19
Testing for differences in regression
functions across groups
Unrestricted model (contains full set of interactions)
Assignment
mark
= 1 if viewed online material
= 0 otherwise
Student‘s mark
in test
assignmark =
β1 + δ1 female + β 2View + δ 2 female &times; View + β3midtest
+ δ 3 female &times; midtest + β 4 numtutes + δ 4 female &times; numtutes + u
Number of
tutorials attended
Restricted model (same regression for both groups)
assignmark =
β1 + β 2View + β3midtest + β 4 numtutes + u
20
Testing for differences in regression
functions across groups (cont.)
Null hypothesis
H0=
: δ1 0,=
δ 2 0,=
δ 3 0,=
δ4 0
Estimation of the unrestricted model
All interaction effects are zero,
i.e. the same regression
coefficients apply to men and
women.
Tested individually,
the hypothesis that
the interaction
effects are zero
cannot be rejected.
21
Joint test with F statistic
F
SSRr − SSRur ) / q [1291.56 − 1208.102] / 4
(=
=
SSRur / (n − k − 1)
1208.102 / 215
3.71
Alternative way to compute F statistic in the given case

Run separate regressions for men and for women; the unrestricted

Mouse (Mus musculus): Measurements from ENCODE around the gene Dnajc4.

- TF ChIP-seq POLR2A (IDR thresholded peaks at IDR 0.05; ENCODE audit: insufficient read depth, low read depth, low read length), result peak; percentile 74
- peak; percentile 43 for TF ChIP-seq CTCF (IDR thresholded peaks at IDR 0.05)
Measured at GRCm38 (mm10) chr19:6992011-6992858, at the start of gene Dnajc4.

SSR is given by the sum of the SSR of these two regressions.



Run a regression for the restricted model and store SSR.
If the test is computed in this way, it is called the Chow test.
Important: test assumes a constant error variance across groups.
22
Mar-09
Jun-08
Sep-07
Dec-06
Mar-06
Jun-05
Sep-04
Dec-03
Mar-03
Jun-02
Sep-01
Dec-00
Mar-00
Jun-99
Sep-98
Dec-97
Mar-97
Jun-96
Sep-95
Dec-94
Mar-94
Jun-93
Sep-92
Dec-91
Mar-91
Jun-90
Sep-89
Dec-88
7,000.00
Mar-88
Jun-87
Sep-86
Dec-85
Mar-85
Jun-84
Sep-83
CONTROLLING FOR SEASONALITY &amp;
EVENTS IN TIME SERIES DATA
(1) Seasonal Dummies
Quarterly Retail Turnover: Department Stores
6,000.00
5,000.00
4,000.00
3,000.00
2,000.00
1,000.00
0.00
28
Define the seasonal dummy variables as follows.
D1t = 1 if t is first quarter, = 0 otherwise;
D2t = 1 if t is second quarter, = 0 otherwise;
D3t = 1 if t is third quarter, = 0 otherwise; and
D4t = 1 if t is fourth quarter, = 0 otherwise.
In Gretl click on Add and choose Periodic Dummies to create the seasonal
dummies.
The model can be specified as
yt = β1 + δ2D2t + δ3D3t + δ4D4t + β2Xt + εt
• Reference category = first quarter,
• δk = difference between the intercepts of quarter k and the first quarter
or
yt = δ1D1t + δ2D2t + δ3D3t + δ4D4t + β2Xt + εt
• No reference category,
• δk = the intercepts of quarter k
29